Albert, R.N. | ANTHONY STEEL | Historical Drama | Classic Movie

Albert, R.N. – In 1944, at a POW camp in Germany the Allied prisoners use a dummy prop named Albert to fool the German guards and escape.

Albert, R.N. (1953)
Director: Lewis Gilbert
Writers: Edward Sammis (play), Guy Morgan (play), Vernon Harris (screenplay)
Stars: Anthony Steel, Jack Warner, Robert Beatty
Genre: Drama, History, War
Country: United Kingdom
Language: English
Also Known As: Break to Freedom
Release Date: 23 November 1953 (UK)
Filming Location: Nettlefold Studios, Walton-on-Thames, Surrey, England, UK

After several escapes at a German POW camp go wrong, the prisoners begin to think that there is an informer revealing their plans to the enemy. Then Lt. Ainsworth, an artist in civvie street, invents a model head of a fictitious prisoner, who can take the place of an escapee, when the men march back from the bath house which is situated outside the camp.

“ALBERT, R.N. is a very good British WW2 prisoner of war movie which has a story so incredible it must be true. It features an naval officer and his men who are determined to escape from their camp in Germany at any cost, and devise one of the most audacious plans in history to facilitate their freedom. This suspense-packed narrative subsequently follows their adventures with many highs and lows along the way.

I’ve always loved a good prison film and this one offers something a little different; the prisoners are actually well taken care of and have plenty of camaraderie in their living quarters. Nonetheless the escape attempts are enthralling and often jaw-dropping in the way the simplicity of the thing works so well – you can’t believe what you’re seeing.

I also like the way that the writers take the time to develop the individual characters to more than just walking stereotypes. Anthony Steel is particularly good as the conflicted newcomer, but he’s given fine support by Jack Warner as the friendly captain. Anton Diffring has one of his best early roles as a ruthless and mercenary German officer. In support, the viewer is treated to the likes of Eddie Byrne, Michael Balfour, William Sylvester, and Paul Carpenter, all of whom are very fine in their parts. ALBERT, R.N. is something of a forgotten classic of its type and a film that more than holds its own against the bigger budget Hollywood tales.”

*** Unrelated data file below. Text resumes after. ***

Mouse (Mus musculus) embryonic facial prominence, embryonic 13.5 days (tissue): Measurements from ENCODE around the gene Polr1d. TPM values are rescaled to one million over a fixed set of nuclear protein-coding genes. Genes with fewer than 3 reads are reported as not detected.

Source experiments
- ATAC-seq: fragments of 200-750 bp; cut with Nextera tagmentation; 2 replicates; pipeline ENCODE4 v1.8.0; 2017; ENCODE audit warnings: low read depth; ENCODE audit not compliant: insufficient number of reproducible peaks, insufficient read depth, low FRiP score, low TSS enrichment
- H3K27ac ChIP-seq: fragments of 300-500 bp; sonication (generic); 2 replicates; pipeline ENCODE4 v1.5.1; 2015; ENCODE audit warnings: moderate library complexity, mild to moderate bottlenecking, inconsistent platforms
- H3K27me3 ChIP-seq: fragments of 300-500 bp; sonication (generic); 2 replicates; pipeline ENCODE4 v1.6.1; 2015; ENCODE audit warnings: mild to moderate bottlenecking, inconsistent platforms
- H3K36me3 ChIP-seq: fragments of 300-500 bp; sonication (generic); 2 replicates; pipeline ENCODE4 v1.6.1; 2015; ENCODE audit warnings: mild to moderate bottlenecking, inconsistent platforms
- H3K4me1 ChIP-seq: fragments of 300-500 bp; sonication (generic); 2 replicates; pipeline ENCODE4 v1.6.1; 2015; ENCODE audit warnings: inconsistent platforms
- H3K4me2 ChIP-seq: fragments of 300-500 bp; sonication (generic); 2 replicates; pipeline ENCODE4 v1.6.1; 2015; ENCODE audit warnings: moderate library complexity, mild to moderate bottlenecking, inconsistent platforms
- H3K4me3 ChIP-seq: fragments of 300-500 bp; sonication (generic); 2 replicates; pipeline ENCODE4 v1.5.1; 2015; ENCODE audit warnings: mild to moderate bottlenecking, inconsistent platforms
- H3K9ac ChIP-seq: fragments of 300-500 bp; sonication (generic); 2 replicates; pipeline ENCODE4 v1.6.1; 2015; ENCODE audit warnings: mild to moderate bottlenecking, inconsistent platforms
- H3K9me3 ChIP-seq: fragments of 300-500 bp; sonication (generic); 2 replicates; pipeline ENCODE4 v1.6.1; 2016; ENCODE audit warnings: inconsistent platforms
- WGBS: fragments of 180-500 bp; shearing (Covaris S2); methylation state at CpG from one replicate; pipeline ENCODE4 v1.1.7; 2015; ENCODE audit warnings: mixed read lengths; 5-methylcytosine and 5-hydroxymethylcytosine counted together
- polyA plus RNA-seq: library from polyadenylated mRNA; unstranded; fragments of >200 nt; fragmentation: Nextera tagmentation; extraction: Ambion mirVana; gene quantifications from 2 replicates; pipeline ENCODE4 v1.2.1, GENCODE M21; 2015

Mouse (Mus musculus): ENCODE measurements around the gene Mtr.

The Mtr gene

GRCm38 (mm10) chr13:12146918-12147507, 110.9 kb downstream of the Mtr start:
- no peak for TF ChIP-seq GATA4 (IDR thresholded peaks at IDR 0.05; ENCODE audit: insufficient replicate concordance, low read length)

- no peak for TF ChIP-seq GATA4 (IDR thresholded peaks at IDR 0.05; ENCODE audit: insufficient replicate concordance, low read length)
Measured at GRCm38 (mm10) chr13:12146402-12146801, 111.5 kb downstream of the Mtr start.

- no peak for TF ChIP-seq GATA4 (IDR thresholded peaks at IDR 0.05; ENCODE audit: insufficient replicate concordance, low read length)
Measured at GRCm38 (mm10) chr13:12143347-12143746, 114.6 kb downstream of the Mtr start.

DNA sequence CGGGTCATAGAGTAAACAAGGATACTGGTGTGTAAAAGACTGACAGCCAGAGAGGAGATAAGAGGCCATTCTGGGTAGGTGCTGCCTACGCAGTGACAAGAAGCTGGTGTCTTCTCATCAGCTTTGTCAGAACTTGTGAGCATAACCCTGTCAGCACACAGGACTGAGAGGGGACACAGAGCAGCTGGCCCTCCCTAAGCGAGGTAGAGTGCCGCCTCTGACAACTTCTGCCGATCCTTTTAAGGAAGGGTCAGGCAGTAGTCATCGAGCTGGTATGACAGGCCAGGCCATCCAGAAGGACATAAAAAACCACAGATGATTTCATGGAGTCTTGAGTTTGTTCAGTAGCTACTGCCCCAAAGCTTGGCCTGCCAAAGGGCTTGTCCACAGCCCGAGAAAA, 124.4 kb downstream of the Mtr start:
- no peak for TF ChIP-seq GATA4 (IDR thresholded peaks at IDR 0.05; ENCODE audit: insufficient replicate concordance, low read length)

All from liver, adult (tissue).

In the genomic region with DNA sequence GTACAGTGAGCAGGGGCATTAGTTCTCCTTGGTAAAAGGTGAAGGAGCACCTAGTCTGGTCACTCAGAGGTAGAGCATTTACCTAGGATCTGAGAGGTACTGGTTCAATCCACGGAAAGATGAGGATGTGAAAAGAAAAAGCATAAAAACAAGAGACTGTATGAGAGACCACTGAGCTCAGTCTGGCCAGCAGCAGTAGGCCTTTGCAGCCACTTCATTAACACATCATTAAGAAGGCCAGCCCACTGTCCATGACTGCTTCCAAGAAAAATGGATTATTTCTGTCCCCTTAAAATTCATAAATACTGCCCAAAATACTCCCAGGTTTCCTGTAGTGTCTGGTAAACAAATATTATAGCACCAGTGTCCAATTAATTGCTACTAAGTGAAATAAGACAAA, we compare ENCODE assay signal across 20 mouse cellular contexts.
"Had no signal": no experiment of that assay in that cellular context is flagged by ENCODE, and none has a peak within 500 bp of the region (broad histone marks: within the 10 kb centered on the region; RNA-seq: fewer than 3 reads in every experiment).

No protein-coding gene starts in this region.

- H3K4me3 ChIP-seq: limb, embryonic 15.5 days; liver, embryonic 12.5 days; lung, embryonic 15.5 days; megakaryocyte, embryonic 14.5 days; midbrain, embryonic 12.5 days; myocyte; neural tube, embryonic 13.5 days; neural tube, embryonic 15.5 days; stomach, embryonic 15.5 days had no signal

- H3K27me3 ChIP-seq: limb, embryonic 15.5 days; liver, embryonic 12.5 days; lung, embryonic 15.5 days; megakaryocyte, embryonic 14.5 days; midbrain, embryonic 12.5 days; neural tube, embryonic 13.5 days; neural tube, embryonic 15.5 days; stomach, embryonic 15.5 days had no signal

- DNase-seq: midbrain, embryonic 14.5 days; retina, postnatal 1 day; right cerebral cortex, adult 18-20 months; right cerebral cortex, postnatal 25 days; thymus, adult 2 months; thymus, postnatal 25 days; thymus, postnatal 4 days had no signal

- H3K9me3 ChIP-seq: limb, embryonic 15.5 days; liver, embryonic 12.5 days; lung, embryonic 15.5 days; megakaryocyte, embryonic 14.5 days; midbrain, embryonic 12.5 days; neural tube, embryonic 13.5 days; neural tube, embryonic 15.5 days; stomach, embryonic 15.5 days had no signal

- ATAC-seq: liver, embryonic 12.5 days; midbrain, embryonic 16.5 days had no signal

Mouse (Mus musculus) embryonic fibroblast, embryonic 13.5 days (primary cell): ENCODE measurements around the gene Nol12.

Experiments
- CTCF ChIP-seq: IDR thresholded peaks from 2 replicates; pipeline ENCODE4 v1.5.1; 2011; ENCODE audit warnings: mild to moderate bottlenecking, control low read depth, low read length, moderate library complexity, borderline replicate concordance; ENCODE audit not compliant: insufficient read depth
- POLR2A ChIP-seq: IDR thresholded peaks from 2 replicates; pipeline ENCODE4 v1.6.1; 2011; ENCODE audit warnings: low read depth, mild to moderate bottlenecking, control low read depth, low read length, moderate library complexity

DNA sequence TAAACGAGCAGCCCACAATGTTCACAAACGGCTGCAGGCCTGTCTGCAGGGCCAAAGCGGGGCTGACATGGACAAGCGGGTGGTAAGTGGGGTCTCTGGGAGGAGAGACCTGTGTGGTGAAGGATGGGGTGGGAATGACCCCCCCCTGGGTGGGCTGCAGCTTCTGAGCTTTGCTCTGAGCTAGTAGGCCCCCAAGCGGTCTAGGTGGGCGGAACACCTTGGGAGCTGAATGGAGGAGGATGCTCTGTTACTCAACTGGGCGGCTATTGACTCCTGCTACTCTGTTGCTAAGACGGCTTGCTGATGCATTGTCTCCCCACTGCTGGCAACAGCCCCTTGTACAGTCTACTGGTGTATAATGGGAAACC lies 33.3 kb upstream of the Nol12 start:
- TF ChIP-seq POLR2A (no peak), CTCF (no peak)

– written by “Leofwine_draca” on

Also Known As (AKA):
(original title) Albert, R.N.
Australia Albert R.N.
Belgium (French title) Le prisonnier fantôme
Belgium (Flemish title) De gestapo mist een man
Canada (English title) (theatrical title) Marlag ‘O’ Prison Camp
Denmark Den tavse soldat
Finland Vankileirin näkymätön sotilas
France Le prisonnier fantôme
Greece (transliterated title) Kata diatagi tou Hitler
Greece (reissue title) To vasiliko naftiko epitithetai
Ireland (English title) Albert R.N.
Luxembourg (French title) (TV title) Le prisonnier fantôme
Netherlands De gestapo mist een man
New Zealand (English title) Albert R.N.
Norway Operasjon Albert
Romania Albert R.N.
South Africa (English title) Albert, R.N.
Sweden Männen bakom taggtråd
UK (working title) The Spare Man
UK Albert, R.N.
USA Break to Freedom
USA (alternative title) Marlag ‘O’ Prison Camp
Spare Man


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7 Replies to “Albert, R.N. | ANTHONY STEEL | Historical Drama | Classic Movie”

  1. Malcolm Arnold is the composer – you can recognise his same thematic approach in, 'The Inn of the Sixth Happiness' (1958) and 'The Heroes of Telemark' (1965). Arnold won an Academy Award for the music to David Lean's film, 'The Bridge on the River Kwai' (1957). In his personal life, the story is not so nice.

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